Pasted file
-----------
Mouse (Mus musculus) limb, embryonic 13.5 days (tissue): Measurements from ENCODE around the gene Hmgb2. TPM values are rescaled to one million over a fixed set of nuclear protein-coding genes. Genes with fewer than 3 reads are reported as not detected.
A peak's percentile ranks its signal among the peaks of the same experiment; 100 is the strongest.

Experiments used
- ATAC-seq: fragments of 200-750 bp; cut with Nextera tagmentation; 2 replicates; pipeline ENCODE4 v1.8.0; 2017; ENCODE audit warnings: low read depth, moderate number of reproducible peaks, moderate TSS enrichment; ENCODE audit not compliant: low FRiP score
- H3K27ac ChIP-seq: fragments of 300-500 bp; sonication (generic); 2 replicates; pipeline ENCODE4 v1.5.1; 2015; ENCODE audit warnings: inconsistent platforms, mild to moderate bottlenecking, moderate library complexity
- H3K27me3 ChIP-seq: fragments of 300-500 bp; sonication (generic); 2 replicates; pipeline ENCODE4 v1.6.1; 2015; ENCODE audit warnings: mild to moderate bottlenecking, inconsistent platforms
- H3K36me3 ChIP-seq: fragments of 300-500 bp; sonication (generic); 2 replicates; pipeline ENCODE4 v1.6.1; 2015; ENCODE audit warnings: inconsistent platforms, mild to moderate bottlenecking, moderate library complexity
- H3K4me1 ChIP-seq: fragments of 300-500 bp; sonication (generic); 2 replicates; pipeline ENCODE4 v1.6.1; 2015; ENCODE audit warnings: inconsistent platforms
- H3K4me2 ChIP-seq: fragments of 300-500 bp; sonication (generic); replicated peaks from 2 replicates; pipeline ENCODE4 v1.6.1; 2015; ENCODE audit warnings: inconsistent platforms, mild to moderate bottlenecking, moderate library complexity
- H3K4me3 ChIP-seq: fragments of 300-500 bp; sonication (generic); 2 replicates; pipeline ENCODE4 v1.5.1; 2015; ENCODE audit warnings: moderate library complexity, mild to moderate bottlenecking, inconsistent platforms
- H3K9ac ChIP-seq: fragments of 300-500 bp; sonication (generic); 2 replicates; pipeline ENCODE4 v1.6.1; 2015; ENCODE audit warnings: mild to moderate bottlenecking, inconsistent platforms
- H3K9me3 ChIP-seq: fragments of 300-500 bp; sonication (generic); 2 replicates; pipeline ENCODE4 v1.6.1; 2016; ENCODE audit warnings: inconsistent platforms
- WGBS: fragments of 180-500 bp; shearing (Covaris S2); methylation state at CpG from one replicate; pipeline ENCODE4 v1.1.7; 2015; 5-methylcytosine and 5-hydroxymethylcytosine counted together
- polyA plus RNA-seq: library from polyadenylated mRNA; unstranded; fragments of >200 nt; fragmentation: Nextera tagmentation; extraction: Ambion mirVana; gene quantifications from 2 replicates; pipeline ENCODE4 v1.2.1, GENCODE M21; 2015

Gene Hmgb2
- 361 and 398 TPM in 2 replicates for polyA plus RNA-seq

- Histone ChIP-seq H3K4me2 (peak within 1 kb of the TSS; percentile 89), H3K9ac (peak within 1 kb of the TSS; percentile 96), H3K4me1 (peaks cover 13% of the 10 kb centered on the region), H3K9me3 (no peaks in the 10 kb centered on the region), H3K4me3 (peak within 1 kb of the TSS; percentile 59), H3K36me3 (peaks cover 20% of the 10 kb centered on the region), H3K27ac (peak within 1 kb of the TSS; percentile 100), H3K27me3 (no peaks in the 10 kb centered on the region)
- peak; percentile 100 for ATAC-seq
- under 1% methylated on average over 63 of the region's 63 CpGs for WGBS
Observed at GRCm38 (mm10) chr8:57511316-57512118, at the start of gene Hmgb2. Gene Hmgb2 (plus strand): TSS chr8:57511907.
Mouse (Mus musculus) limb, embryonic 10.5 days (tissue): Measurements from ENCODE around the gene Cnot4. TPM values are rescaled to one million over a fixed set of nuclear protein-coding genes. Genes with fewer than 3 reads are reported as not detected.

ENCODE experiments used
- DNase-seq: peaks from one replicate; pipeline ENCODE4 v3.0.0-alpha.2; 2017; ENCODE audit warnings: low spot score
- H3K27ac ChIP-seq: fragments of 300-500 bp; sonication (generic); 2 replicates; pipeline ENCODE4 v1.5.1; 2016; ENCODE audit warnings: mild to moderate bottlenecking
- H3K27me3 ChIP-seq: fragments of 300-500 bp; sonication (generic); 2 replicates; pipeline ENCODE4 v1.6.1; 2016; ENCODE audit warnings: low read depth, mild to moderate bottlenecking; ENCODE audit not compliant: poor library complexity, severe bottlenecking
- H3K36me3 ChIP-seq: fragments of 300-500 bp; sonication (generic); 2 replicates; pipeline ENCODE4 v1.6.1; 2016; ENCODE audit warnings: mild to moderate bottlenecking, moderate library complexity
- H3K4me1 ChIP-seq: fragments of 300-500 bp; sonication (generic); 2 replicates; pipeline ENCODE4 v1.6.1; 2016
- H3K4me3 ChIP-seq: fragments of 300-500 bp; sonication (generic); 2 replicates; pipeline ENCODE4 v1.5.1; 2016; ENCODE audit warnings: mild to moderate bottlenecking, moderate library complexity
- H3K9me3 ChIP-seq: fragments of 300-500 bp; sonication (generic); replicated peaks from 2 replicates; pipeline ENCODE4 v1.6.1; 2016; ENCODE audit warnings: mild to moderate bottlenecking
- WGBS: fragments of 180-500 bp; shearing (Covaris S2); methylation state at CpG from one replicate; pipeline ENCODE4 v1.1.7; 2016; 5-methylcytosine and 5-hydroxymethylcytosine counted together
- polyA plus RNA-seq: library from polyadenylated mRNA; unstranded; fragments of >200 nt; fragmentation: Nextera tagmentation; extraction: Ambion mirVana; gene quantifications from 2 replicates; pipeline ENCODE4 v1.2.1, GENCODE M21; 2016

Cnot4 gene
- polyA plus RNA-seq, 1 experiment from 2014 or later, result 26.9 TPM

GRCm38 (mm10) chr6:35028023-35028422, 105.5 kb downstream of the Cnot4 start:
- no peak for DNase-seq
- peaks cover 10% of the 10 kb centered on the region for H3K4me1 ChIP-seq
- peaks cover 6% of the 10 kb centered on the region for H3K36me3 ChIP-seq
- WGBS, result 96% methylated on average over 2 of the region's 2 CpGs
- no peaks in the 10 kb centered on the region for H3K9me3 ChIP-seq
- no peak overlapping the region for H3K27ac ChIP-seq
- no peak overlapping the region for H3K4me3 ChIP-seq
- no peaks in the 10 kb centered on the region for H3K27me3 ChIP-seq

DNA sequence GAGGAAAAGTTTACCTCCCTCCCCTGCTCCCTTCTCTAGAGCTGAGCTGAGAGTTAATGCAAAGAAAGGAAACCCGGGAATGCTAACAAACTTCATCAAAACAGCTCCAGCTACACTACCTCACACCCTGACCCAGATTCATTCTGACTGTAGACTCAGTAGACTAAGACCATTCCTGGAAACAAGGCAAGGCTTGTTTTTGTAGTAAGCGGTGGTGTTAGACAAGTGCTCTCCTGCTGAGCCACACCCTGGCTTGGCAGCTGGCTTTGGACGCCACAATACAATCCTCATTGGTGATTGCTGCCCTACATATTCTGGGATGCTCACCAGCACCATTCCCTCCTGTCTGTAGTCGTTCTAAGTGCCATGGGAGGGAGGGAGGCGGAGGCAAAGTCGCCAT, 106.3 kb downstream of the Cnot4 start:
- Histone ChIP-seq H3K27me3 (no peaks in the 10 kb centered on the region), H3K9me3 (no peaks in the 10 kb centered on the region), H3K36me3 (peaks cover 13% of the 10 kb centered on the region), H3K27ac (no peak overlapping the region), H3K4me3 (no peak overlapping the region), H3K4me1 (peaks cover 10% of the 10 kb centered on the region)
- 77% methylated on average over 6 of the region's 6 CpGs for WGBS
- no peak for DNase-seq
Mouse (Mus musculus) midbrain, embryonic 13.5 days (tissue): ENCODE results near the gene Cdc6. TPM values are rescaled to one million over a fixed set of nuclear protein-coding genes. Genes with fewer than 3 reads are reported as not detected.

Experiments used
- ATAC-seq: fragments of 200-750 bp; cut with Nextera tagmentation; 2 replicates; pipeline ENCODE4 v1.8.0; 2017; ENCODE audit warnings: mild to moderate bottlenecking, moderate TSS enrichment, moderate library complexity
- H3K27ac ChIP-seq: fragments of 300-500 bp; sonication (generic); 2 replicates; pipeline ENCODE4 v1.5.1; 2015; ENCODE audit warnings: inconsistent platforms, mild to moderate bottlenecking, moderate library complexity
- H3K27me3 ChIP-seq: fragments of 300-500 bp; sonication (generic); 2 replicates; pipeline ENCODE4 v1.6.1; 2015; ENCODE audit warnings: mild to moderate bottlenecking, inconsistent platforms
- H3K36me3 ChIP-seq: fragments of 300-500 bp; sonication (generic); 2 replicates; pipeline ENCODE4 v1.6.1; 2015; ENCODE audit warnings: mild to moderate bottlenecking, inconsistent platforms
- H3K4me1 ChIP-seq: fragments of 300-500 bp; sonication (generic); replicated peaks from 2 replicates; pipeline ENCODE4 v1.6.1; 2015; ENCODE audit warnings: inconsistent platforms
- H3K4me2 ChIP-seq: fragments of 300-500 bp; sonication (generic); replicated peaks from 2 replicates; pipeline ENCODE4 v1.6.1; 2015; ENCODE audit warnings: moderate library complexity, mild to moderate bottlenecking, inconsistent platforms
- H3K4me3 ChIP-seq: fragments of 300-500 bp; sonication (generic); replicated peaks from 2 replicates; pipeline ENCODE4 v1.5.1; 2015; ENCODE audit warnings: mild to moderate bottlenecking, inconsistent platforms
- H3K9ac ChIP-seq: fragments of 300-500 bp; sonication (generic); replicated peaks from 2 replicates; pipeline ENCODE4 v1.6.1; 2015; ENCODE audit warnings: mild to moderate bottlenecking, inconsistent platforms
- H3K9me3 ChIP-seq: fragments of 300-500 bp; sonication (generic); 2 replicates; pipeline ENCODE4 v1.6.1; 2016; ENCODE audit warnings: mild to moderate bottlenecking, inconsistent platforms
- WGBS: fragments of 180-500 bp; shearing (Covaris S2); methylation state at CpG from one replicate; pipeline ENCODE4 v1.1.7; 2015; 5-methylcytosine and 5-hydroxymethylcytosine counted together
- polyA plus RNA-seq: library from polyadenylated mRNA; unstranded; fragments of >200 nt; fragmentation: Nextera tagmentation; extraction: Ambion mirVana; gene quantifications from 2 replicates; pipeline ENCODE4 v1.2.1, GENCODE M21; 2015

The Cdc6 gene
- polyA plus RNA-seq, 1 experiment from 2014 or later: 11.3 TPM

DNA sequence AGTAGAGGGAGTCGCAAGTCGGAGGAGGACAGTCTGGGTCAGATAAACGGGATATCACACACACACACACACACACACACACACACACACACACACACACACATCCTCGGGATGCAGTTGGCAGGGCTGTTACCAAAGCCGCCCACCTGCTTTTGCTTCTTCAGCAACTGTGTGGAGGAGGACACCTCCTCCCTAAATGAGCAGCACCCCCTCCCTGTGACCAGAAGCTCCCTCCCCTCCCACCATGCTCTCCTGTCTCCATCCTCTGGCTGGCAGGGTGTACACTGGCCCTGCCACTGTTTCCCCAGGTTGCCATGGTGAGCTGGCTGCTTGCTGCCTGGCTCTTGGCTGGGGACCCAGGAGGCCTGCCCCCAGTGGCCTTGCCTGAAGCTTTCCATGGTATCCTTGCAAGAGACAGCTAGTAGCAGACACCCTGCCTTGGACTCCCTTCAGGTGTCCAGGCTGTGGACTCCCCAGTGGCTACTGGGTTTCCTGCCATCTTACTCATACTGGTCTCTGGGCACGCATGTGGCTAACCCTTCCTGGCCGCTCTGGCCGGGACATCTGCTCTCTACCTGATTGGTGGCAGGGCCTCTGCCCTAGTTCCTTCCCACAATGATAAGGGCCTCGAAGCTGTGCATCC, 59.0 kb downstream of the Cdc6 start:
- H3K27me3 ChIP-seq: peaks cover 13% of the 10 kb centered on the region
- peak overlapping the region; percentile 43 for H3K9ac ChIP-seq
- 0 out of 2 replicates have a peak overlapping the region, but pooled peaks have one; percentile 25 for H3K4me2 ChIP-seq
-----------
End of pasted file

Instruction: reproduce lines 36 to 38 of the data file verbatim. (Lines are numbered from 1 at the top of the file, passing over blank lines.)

- peaks cover 10% of the 10 kb centered on the region for H3K4me1 ChIP-seq
- peaks cover 6% of the 10 kb centered on the region for H3K36me3 ChIP-seq
- WGBS, result 96% methylated on average over 2 of the region's 2 CpGs